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I struggled with so much anger rooted in feeling utterly abandoned by a society that claimed to advocate for women’s reproductive health. The reality I experienced was quite the opposite.

In March of 2021, a year later, my anger became so intense that my ability to function in daily life was declining. What was interesting is that what was on the forefront of my mind was not the ectopic loss- and the aftermath, but memories the sexual abuse I experienced as a minor and the event of coming forward-Another time in my life when I was told by many to shut up about my grief because it did not fit with the narrative they wanted to believe or it protected those inflicting abuse.

In both of these events the dignity of innocent life was under attack. The dignity of my body and soul as a young women who needed love during an extremely vulnerable season -but who’s naivety was manipulated for personal gain . Similarly, the dignity of my unborn child and respect for my family’s healing, was left unrecognized in many ways, because our culture of healthcare is grossly invested in the abortion industry and the corresponding narrative that promotes misplaced oppression in the name of women’s freedom. There was nothing free or liberating about what I felt.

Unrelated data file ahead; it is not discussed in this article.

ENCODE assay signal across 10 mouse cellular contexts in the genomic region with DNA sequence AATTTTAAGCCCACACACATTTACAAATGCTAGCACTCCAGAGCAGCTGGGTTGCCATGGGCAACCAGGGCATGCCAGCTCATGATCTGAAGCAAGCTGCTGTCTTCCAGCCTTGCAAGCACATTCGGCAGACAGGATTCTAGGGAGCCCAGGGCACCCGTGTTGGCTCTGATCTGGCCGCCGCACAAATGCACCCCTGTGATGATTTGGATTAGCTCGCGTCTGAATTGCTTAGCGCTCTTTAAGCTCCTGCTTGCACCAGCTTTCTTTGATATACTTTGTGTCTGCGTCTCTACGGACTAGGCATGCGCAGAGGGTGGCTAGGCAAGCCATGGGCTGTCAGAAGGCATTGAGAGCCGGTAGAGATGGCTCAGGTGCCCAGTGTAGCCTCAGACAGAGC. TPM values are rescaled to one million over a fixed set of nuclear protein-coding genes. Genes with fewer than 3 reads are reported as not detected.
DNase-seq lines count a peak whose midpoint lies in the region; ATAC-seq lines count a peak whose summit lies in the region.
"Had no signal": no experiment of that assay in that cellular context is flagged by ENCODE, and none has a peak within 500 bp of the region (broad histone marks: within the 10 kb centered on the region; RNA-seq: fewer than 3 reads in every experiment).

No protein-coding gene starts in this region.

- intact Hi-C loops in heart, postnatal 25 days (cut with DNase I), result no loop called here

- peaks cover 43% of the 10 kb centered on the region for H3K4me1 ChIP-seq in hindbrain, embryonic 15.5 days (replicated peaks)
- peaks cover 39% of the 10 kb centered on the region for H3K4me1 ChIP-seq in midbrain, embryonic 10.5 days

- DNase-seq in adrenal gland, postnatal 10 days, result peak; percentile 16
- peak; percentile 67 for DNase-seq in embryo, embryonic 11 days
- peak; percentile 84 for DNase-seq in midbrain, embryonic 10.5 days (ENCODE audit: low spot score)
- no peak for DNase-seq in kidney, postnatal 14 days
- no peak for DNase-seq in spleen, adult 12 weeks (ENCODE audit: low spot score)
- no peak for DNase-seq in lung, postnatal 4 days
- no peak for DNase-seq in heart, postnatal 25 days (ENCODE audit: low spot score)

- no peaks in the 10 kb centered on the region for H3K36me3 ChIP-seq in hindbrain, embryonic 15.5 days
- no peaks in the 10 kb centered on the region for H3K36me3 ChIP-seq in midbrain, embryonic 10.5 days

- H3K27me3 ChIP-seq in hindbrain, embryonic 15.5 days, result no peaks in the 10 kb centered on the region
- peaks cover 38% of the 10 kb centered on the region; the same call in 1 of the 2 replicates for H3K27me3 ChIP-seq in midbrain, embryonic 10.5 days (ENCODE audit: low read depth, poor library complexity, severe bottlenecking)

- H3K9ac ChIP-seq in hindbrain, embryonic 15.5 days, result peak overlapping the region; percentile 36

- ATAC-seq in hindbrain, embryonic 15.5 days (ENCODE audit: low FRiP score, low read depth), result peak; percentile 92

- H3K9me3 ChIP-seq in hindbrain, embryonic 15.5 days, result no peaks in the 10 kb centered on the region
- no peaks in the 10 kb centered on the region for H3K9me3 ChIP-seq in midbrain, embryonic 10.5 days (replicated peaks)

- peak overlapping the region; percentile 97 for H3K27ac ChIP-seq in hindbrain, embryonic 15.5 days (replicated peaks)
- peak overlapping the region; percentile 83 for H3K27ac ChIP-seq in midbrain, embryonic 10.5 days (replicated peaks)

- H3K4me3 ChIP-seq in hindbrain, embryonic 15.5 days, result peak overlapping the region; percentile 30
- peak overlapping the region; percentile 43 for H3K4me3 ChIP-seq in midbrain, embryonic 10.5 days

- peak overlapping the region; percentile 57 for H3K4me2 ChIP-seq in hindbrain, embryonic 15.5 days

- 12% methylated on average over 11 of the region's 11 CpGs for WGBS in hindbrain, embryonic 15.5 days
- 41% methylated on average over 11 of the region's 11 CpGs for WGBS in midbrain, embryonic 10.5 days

As we build a Post-Roe America, I plead with you to see those who have been victimized most by the culture of death.those who have no voices or were groomed to believe they don’t. And perhaps you yourself fit into one of these categories in some way. If that is the case, I want you to know that your voice matters too. Your grief matters. And Christ desires to give you the voice you are capable of using through His healing love. This is what He did for me.

In March of 2021, after many weeks of fighting Him, I made the decision to invite Christ into my memories and anger. And He transformed all of it into love. And the unlikely catalyst for all of this, what brought all of this repressed grief and compounded anger into the light, was the ectopic pregnancy and the sweet little life in heaven who I have no doubt is praying for us every day.

God be praised!

Published by Mariah Buzza

Mariah Buzza has been a victim of the sexual abuse crisis within the Catholic Church and uses her story to help others find healing through the teachings of the Church. Her writing is aimed to reflect why she is still Catholic despite the injustice she and others have suffered at the hands of priests and volunteers. Mariah currently works for the Christ Medicus Foundation and graduated from the University of California, Berkeley in 2018 with a Bachelor of Arts degree in Political Science. She is currently pursuing a Master of Science degree in Clinical Mental Health Counseling from Divine Mercy University and resides in Pittsburgh, PA with her family.